It Makes It Seem as if It has too Many Its

“It” is an invisible word. We use it so frequently and are so used to seeing it, that we barely notice its use when we read it or write it. It takes a good editor to look beyond the expected to what is and find the “it”s that make our writing so hazy. See all my “it”s? Makes me seem like a lazy writer, and normally that would be true, but it was very difficult using so many “it”s in such a short time, but I needed all these “it”s to make a point. “It” has its place, but most often, a more specific word would make the writing come alive.

I wrote a short story for Change is in the Wind, the Second Wind Publishing anthology that will be released this spring. I write so little fiction now that I expected red marks to litter the pages when I got the draft back from my editor, but surprisingly, the story worked. Or the piece would have worked except for those annoying “it”s.

For example, I wrote, Unshed tears filled her chest and lungs. For a few seconds she thought she’d die, right there in her kitchen, leaning against the granite counter. She finally managed to draw first one breath, then another, but it hurt so horribly it didn’t seem worth the effort. And Scott wasn’t there to comfort her.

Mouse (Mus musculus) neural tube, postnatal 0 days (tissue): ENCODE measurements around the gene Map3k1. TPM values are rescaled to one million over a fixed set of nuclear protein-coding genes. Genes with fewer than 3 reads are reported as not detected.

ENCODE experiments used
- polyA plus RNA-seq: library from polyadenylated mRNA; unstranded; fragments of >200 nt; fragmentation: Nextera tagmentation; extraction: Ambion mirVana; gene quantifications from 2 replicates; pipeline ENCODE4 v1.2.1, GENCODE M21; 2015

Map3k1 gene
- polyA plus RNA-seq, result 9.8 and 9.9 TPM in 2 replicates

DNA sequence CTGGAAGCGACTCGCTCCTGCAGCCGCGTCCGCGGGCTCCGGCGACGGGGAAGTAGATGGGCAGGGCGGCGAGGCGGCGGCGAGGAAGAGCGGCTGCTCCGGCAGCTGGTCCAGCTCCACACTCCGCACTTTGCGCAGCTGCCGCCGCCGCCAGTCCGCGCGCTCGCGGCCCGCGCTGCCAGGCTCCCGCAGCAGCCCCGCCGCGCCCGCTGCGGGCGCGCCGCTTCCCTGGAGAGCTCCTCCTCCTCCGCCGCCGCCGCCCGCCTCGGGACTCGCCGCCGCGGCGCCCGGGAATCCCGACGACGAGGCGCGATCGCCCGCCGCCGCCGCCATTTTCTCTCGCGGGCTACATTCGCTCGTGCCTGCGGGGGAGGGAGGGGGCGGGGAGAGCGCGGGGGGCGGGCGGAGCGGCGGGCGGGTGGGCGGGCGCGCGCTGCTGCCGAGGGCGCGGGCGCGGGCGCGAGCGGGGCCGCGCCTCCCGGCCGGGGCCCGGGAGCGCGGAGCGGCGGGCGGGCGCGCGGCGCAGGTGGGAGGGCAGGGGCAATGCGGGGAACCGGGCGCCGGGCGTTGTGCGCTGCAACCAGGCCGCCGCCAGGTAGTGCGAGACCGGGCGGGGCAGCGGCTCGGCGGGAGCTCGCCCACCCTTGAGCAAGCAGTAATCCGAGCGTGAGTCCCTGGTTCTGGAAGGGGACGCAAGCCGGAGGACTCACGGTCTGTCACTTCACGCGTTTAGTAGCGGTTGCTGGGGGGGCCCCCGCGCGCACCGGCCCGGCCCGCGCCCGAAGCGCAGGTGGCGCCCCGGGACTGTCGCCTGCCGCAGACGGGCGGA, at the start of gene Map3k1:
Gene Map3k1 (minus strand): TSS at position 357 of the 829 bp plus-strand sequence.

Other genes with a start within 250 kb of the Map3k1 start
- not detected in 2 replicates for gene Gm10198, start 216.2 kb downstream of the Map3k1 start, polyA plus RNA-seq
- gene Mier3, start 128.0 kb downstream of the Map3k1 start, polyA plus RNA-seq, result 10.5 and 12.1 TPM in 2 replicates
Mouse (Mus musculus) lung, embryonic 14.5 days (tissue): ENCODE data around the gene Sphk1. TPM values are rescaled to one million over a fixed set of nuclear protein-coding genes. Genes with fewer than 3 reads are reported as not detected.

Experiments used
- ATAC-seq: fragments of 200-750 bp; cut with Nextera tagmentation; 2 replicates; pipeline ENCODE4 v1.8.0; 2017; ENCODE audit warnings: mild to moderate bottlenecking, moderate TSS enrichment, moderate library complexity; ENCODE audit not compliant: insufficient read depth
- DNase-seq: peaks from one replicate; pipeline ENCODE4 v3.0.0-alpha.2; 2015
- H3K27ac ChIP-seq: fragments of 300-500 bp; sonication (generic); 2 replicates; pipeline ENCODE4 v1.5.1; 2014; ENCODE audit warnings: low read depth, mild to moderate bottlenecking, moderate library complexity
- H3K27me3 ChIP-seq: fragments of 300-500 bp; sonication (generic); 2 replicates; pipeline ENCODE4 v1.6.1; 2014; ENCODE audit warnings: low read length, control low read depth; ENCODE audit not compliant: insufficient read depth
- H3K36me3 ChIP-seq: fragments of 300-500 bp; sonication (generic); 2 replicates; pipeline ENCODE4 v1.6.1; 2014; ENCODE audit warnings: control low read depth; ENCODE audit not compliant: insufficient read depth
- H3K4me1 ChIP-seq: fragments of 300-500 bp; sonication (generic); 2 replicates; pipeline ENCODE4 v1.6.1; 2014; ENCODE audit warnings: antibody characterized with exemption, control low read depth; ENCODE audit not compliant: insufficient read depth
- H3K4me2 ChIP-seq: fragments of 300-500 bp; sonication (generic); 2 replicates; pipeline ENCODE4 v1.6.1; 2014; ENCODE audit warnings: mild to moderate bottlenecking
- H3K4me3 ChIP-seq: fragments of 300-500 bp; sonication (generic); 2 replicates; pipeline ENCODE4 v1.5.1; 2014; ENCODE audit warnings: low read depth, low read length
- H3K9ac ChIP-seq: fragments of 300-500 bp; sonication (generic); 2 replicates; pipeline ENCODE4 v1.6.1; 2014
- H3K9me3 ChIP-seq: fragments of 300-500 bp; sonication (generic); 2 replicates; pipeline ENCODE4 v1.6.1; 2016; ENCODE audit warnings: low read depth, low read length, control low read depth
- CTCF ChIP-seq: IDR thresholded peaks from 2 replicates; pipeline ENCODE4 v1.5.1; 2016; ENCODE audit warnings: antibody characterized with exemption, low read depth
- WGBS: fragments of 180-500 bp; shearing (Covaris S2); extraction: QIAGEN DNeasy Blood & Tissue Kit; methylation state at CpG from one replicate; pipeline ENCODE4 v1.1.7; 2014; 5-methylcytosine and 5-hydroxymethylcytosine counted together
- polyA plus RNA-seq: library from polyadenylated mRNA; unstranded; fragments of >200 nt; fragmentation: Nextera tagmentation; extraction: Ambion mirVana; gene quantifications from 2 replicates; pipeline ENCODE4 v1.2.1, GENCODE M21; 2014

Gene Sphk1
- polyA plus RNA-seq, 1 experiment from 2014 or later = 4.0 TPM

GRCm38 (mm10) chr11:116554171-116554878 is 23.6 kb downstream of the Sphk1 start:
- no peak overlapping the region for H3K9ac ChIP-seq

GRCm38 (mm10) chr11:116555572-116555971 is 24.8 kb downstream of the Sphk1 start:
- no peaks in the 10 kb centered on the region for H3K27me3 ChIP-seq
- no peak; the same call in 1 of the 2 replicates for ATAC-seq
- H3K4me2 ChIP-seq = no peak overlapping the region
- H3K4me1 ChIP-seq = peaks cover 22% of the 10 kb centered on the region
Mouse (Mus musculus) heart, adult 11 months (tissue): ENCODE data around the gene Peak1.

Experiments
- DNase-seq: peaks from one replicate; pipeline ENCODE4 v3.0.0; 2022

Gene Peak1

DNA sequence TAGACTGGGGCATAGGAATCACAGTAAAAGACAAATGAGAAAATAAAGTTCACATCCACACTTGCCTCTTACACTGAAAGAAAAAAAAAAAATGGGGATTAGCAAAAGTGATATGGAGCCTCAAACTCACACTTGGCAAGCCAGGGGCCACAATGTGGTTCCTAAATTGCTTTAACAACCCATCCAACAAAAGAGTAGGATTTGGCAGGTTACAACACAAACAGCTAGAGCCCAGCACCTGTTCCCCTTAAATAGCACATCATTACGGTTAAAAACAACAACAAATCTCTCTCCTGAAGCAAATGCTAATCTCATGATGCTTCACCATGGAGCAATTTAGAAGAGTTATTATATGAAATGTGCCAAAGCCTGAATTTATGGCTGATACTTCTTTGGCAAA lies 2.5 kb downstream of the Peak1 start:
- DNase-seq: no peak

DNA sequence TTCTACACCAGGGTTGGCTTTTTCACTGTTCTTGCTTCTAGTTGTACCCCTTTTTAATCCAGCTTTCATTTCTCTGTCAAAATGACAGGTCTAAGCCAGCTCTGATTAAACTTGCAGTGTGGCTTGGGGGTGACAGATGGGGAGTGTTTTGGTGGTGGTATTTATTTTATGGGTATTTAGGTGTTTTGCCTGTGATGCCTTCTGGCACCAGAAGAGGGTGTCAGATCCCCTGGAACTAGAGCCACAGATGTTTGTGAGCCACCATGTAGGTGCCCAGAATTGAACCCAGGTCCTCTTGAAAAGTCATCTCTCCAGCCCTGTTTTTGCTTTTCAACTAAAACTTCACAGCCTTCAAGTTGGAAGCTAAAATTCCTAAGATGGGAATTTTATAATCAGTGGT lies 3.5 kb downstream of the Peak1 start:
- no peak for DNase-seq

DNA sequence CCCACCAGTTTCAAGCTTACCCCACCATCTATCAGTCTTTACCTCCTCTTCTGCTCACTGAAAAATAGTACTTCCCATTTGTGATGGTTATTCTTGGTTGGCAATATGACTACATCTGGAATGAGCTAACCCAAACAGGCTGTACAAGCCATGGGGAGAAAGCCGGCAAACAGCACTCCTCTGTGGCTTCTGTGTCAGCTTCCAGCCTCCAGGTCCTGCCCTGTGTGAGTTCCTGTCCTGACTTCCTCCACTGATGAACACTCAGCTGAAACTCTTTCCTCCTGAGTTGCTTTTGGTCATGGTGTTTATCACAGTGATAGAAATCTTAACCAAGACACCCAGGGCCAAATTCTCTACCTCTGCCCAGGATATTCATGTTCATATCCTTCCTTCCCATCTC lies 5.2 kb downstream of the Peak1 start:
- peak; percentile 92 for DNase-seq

These sentences show a grieving woman, and there is nothing wrong with them, but the description of her pain is so much better when detailed words replace the “it”s. Unshed tears filled her chest and lungs. For a few seconds she thought she’d die, right there in her kitchen, leaning against the granite counter. She finally managed to draw first one breath, then another, but her chest hurt so horribly, the inhalations didn’t seem worth the effort. And Scott wasn’t there to comfort her.

There’s not a lot of difference between the two examples, but in a short story, where every word counts, precise words are better than place-holding pronouns such as “it.”

On another page I wrote: A touch of green against the dry brown of the tree trunk caught her attention. She went still. Could that really be what it looked like? She leaned closer to the tree and studied the willow shoot sprouting out of the base of the trunk.

And this is the final version: A touch of green against the dry brown of the tree trunk caught her attention. She went still. Could she really be seeing a renewal? She leaned closer to the tree and studied the willow shoot sprouting out of the base of the trunk.

A single word-change made this climactic scene pop. And that’s the point of paying attention to vague words like “it” and replacing them with more exacting words. Details make good writing burst into life.